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Google’s DeepMind plans bitcoin-style health record tracking for hospitals

The Guardian, 9 March 2017
Author: Alex Hern
“Google’s AI-powered health tech subsidiary, DeepMind Health, is planning to use a new technology loosely based on bitcoin to let hospitals, the NHS and eventually even patients track what happens to personal data in real-time. DeepMind has faced criticism from patient groups for what they claim are overly broad data sharing agreements. Critics fear that the data sharing has the potential to give DeepMind, and thus Google, too much power over the NHS.”
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The ethics of tracking athletes’ biometric data

MedicalXpress, 18 January 2017
Author: Heather Zeiger
“Biometric technologies have become household devices. Professional sports leagues use some of the most technologically advanced biodata tracking systems to monitor athlete performance as well as prevent potential injuries. Many of these tracking devices involve around the clock surveillance of athletes’ bio signs raising several bioethical questions that apply to everyday users as well. Questions of privacy, autonomy, confidentiality, and conflicts of interest are just a few of the bioethical issues raised by new biodata tracking technologies.”
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New data privacy law can enhance patient safety, data privacy and boost digital health in Qatar

Out-Law, 16 November 2016
Authors: Diane Mullenex and Tony Fielding
“Data protection laws recently finalised in Qatar could serve to further strengthen patient safety and improve public and private healthcare service delivery. The legal changes will enable the growth of digital health products and services in the country.”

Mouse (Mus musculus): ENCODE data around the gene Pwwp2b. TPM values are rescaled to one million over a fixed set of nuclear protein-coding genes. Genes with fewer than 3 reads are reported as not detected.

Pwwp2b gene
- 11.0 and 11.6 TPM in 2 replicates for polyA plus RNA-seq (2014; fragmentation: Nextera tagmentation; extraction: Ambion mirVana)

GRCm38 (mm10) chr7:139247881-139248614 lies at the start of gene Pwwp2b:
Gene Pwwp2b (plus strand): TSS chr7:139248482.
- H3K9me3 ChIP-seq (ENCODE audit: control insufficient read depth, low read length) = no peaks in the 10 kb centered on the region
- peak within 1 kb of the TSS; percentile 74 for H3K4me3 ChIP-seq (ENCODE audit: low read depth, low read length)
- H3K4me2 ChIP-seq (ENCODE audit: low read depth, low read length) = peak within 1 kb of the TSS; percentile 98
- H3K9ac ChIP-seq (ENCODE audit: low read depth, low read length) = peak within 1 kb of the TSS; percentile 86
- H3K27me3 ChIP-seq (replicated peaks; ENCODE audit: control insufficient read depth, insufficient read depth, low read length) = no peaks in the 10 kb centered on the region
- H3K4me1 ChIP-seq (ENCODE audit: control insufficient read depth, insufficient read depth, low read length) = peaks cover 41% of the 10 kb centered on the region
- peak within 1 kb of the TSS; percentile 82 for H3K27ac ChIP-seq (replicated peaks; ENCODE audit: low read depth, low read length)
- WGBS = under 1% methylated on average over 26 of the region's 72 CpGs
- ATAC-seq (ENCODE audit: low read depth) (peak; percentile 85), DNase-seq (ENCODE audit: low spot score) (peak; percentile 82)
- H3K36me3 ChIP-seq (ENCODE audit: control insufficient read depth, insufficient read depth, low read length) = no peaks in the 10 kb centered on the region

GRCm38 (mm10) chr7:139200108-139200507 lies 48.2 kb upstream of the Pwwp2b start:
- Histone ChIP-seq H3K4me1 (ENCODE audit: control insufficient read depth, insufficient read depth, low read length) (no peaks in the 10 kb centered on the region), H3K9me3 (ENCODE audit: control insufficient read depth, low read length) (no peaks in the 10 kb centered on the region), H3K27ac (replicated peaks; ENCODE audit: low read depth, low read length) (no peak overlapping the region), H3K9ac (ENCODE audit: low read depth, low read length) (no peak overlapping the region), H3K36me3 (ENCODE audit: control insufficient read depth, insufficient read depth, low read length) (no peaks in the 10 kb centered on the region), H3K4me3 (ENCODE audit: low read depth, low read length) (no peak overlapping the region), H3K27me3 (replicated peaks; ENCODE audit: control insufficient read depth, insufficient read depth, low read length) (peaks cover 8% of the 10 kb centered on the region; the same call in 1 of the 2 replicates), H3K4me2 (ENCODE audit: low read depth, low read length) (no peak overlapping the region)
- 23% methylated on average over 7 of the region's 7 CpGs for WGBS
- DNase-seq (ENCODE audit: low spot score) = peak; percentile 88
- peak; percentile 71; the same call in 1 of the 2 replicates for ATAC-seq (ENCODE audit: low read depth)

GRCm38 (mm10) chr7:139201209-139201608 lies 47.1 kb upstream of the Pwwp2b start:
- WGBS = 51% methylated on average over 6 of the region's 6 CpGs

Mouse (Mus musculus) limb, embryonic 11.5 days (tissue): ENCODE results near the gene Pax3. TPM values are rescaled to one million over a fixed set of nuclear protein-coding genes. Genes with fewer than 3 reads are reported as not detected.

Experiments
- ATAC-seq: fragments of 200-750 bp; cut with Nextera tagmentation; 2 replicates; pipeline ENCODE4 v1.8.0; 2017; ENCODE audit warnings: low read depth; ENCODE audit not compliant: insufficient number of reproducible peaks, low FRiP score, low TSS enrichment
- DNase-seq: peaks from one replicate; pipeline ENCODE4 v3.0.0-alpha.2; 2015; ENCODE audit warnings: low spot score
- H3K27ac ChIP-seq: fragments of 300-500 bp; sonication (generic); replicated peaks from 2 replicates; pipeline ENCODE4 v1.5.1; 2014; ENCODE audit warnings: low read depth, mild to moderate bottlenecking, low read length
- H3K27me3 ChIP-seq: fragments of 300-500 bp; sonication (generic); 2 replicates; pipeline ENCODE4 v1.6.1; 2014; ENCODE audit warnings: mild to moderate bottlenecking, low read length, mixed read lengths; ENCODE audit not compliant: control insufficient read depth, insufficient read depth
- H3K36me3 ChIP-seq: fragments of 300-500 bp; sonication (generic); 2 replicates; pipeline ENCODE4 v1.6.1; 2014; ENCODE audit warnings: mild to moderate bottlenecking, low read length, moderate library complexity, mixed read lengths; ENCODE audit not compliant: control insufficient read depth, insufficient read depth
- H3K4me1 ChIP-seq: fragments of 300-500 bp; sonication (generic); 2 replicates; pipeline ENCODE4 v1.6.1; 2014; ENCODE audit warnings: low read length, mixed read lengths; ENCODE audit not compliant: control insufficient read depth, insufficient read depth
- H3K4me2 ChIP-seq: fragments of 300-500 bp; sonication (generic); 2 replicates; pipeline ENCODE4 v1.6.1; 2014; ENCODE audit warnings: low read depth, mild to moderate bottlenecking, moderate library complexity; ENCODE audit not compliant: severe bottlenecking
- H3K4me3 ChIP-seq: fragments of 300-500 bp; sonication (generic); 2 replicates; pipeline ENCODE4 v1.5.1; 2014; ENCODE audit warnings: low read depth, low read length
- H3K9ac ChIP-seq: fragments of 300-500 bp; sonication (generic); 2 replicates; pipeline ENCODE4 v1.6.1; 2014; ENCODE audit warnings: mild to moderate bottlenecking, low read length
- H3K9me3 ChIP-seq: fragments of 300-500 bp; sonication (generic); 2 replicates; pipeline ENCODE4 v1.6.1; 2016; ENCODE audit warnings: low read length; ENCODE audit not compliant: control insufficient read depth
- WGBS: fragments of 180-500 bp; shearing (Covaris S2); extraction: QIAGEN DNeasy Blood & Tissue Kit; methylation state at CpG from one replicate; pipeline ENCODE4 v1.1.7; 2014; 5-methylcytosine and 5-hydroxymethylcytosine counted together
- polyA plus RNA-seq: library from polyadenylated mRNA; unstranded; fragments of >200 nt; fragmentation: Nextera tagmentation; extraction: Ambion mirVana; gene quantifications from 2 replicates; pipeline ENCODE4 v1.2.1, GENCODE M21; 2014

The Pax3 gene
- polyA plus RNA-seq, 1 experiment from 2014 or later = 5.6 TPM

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Medical Devices Pose Weak Link In Preventing Cyber Attacks

Information Management, 15 November 2016
Author: Fred Bazzoli
“For many users of Johnson & Johnson’s OneTouch Ping insulin pump, the benefit of ease of use has been outweighed by the fear of hacking. In early October, the company sent letters to patients using the devices, alerting them to the fact that the OneTouch contained a cybersecurity flaw that could allow a hacker to reprogram the device to administer additional doses of the diabetes drug, which could be life-threatening.”
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Medicare claims data sent to the wrong health records

IT News, 14 November 2016
Author: Paris Cowan
“The Department of Human Services has admitted it uploaded sensitive Medicare claims records to the wrong recipient’s electronic health records 86 times in the 12 months to 30 June 2016. The health department is in the midst of two trials of the opt-out process that will see more than one million residents in northern Queensland and the Blue Mountains region of NSW automatically signed up for a record unless they proactively refuse.”